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Editorial Brief: Minnesota | minnesota news

by YAR

Minneapolis Star Tribune. May 10, 2022.

Editorial: A virtual age for the state court system

Online innovation related to the pandemic deserves support and budget help at the State Capitol.

Like most functions of government, Minnesota’s court system has experienced serious COVID-related challenges over the past two years. It had to turn on a dime to make “appearing” in court a remote, online experience for patrons and staff.

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As a result of what has been learned, the court has taken a smart technology approach to resolving issues related to the pandemic and backlog. To continue their groundbreaking work and offer more competitive compensation, state court officials are seeking a reasonable 2.8% budget increase by 2023. Lawmakers and Governor Tim Walz must honor that request.

Judiciary leaders are requesting a budget increase of $21.47 million for 2023, or 2.79% above the current two-year total budget of $768.6 million. Most of that increase, about $17.7 million, is for salaries and benefits. It would increase the salary of judges by 6% and increase the compensation pool for all other court personnel by 6%. The court system employs 320 judges and another 2,500 staff members.

According to the National Center for State Courts, Minnesota judge pay ranks 20th nationally compared to other states. Annual judicial salaries range from $169,264 for district court judges to $210,496 for Chief Justice Lorie Skjerven Gildea.

Gildea recently told the Star Tribune Editorial Board that state courts are having trouble retaining staff. The proportion of employees who left employment in the judiciary increased by 42%, and the number of applicants for vacant positions fell by 51% since 2018.

Gildea said that’s partly because salaries for the judiciary have lagged behind other public sector agencies. Currently, judges in some counties earn less than the county attorneys who appear before them and, in some cases, even less than deputy county attorneys. Improving compensation would help address disparity within the public sector and help the court system hire and retain qualified workers.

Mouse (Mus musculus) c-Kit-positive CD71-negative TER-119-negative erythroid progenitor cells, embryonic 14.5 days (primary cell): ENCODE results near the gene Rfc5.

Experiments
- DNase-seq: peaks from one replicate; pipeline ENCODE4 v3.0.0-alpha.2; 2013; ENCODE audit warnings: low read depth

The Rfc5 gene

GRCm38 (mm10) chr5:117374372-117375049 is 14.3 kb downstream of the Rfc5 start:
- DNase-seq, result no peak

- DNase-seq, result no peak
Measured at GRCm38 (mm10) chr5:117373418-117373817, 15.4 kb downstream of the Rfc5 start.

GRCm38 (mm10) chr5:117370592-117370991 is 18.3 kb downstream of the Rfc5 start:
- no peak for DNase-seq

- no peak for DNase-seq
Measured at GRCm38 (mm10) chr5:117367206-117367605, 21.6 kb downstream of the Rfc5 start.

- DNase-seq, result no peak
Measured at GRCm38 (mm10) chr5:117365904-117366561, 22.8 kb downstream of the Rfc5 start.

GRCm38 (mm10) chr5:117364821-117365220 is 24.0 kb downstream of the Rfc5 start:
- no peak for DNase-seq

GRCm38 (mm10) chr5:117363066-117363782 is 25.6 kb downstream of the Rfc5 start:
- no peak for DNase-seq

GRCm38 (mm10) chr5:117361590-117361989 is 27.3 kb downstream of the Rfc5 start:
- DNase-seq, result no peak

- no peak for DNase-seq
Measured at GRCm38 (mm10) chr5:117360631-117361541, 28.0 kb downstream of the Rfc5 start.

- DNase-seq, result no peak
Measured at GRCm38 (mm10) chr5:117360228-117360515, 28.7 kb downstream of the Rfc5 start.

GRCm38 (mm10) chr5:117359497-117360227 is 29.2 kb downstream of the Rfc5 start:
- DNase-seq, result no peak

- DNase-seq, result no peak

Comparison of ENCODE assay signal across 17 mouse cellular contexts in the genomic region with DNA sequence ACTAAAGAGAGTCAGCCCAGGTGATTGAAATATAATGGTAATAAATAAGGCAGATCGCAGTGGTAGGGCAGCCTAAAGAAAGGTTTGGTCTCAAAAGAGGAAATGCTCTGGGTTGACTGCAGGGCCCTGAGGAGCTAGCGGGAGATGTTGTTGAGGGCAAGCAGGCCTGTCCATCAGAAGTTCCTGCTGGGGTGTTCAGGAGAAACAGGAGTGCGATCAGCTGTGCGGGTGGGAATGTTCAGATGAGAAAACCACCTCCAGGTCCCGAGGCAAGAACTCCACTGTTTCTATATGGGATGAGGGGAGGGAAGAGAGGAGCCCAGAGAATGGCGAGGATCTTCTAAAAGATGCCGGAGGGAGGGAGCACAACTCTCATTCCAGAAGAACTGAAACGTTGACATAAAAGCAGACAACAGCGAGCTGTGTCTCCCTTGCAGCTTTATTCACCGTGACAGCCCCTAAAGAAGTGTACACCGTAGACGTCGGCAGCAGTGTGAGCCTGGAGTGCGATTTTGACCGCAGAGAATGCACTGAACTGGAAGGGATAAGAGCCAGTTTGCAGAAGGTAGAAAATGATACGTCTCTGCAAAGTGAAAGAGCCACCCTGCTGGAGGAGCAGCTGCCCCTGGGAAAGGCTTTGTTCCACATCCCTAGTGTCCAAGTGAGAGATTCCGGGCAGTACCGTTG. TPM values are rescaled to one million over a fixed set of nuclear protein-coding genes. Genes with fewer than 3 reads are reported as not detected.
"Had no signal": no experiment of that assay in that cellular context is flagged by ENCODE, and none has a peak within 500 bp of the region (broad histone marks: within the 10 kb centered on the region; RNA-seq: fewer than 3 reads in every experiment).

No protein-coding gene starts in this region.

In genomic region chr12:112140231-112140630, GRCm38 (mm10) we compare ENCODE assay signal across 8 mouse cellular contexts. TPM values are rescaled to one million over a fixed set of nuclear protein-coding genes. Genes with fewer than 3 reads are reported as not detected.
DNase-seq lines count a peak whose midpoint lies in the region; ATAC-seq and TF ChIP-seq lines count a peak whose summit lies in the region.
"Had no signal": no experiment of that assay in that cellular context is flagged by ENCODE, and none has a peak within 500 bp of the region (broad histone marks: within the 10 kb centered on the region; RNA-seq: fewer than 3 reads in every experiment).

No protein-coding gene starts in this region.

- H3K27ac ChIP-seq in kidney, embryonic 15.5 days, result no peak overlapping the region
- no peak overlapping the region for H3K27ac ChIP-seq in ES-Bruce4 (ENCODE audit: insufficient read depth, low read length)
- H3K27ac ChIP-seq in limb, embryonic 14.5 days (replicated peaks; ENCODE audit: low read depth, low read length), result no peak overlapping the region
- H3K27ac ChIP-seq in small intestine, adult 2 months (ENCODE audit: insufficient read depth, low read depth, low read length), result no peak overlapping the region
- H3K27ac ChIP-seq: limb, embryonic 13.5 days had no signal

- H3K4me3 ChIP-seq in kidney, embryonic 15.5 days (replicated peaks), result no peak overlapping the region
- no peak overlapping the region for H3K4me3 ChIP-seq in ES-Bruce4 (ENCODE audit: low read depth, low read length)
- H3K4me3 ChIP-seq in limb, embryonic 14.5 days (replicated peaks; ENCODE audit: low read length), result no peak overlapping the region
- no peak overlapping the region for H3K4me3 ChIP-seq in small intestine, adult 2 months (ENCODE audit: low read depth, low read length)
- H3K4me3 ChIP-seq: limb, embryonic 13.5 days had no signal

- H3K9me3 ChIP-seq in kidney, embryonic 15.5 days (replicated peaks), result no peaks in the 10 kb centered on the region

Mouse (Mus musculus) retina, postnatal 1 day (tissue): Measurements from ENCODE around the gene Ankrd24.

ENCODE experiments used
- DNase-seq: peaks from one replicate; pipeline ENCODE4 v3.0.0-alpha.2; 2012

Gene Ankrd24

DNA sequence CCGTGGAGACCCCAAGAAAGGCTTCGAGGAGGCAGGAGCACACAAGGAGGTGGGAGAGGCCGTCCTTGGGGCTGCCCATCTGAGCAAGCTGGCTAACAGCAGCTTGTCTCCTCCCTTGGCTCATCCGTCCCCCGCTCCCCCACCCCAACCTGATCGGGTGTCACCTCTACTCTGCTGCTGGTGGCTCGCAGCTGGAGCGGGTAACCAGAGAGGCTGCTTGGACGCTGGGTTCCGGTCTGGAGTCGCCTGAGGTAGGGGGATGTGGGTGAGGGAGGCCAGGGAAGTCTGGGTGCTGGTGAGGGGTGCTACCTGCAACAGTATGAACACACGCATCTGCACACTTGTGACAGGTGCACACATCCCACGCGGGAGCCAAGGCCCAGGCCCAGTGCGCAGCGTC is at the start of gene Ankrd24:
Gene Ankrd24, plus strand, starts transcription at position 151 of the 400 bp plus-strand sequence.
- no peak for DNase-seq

Despite budget pressures, the state court system has initiated major reforms in recent years and new initiatives such as drug courts, pretrial release programs, and the repeal of bail schedules as part of pretrial release. judgment. And the system has improved its support for self-represented litigants.

After nearly two years of mostly virtual court proceedings, the administrative policy-setting council for the courts has approved making online hearings a permanent feature in many cases. Gildea called the new policy “one of the most important and consequential decisions” the council has made. He added that the use of virtual hearings, where appropriate, improves access to court and has led to fewer missed appearances.

While judges can deviate from the plan if an in-person process is necessary, many non-criminal cases will be conducted remotely, including harassment, eviction, family, and high and low civil court hearings. The state’s 10 judicial districts will decide whether criminal court cases will be held remotely. The new policy goes into effect June 6.

For all it does to serve Minnesotans, the state’s court system deserves the modest budget increase its leaders are asking for to maintain and improve court services while remaining a national leader in innovation.

Mankato Free Press. May 10, 2022.

Editorial: Supporting the protection of water resources

Clean and abundant water remains a natural gem for Minnesota. It is also threatened by a growing number of sources.

Better protecting our groundwater and surface water is something Minnesotans readily support.

The Legislature is considering two pieces of legislation that deserve support.

HF 3888 by Rep. Kelly Morrison, DFL-Hopkins, and SF 3633 by Sen. Jennifer McEwen, DFL-Duluth, would provide $650,000 to the Water Board that would help ensure Minnesota has clean water for the next 50 years.

The bill would appropriate $650,000 for the Water Board to use to study current water resources and develop plans that Minnesotans can use to protect an adequate water supply for at least the next 50 years.

The Water Council is organized by the University of Minnesota and is a consortium of water quality groups in the state.

Another bill sponsored by Rep. Rick Hansen, DFL-South St. Paul, would spend more than $7 million from the Clean Water Fund on water and pollution control projects. The bill does not yet have a companion in the Senate.

The Clean Water Fund was one of four funds created when Minnesota voters approved the Legacy amendment in 2008. The fund is used to pay for projects that protect, enhance or restore the state’s drinking, surface and ground water resources.

The legislation would provide $2.7 million to the University of Minnesota to study the role of water in transporting the chronic debilitating disease prions and $1.75 million to the Department of Health to address public health issues related to contaminants found in drinking water.

Most of the remaining funds would go to the Department of Health, Metropolitan Council and the Pollution Control Agency to address a variety of issues, including contamination of private wells and setting water quality standards for perfluorooctanoic and perfluorooctanesulfonic acids. .

So far, Minnesota shows no signs of an upcoming water crisis that will affect and affect much of the United States, particularly the West and Southwest. But Minnesotans want to ensure that the future here includes abundant and clean sources of water for drinking and recreational enjoyment.

Copyright 2022 Associated Press. All rights reserved. This material may not be published, broadcast, rewritten, or redistributed.

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